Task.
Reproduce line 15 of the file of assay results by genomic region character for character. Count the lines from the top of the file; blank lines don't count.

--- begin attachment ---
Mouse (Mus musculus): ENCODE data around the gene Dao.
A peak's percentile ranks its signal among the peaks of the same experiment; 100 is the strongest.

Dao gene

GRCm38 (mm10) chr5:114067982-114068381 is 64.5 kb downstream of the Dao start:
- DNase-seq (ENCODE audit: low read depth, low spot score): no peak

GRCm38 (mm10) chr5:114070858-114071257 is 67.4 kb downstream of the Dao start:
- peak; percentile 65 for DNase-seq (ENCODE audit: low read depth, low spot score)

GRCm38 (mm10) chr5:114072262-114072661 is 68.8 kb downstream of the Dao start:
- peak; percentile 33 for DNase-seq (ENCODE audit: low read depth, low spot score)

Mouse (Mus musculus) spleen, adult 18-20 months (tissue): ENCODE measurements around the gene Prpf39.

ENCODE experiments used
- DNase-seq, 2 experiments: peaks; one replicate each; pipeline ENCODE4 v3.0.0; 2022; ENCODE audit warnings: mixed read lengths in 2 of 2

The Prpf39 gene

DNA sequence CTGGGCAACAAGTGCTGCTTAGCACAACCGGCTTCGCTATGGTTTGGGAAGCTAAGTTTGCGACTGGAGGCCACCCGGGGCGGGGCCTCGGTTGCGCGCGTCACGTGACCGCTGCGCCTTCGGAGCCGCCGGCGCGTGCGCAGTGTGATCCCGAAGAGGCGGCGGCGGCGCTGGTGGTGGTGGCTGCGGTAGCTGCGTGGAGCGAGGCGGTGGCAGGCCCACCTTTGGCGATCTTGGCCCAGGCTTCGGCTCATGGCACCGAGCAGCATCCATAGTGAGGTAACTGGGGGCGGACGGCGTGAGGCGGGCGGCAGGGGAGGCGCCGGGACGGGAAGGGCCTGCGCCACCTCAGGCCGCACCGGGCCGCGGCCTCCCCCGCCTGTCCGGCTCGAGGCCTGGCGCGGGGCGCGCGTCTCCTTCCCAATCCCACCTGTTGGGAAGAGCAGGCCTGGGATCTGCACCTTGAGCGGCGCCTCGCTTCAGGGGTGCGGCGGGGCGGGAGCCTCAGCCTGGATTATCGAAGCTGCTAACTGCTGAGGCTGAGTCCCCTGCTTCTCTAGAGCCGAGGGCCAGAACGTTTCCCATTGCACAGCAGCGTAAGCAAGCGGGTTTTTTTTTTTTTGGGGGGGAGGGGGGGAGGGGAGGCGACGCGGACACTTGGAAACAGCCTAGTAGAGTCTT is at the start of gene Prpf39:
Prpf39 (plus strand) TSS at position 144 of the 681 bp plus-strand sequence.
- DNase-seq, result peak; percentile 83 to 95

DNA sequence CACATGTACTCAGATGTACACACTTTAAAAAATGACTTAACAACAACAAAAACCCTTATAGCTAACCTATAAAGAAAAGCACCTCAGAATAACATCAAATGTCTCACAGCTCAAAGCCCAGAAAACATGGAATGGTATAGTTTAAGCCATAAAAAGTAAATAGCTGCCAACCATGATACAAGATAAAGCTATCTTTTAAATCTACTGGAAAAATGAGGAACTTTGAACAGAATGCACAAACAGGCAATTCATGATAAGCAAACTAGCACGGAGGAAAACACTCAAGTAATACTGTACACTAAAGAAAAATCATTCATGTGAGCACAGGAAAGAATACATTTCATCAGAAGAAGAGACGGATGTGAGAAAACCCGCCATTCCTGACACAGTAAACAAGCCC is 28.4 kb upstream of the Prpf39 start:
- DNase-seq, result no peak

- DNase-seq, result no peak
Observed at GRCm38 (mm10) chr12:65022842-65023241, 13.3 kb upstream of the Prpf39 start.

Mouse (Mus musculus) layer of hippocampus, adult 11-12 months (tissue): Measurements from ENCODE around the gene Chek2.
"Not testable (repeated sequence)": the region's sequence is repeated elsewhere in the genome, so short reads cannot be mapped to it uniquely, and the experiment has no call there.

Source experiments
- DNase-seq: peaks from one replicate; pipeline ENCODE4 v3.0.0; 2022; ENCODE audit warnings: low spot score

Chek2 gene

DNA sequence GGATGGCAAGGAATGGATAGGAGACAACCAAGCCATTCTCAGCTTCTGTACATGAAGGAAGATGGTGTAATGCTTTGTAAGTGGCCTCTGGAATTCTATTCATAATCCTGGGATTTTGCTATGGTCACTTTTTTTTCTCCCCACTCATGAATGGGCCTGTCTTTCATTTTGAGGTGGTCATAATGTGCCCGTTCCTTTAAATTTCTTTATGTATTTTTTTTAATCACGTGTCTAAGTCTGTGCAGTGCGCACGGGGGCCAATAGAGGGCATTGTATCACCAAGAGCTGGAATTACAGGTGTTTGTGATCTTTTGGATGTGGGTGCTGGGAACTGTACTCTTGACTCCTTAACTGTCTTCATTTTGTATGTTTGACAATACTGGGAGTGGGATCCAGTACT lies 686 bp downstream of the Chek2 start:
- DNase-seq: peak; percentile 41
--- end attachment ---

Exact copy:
Prpf39 (plus strand) TSS at position 144 of the 681 bp plus-strand sequence.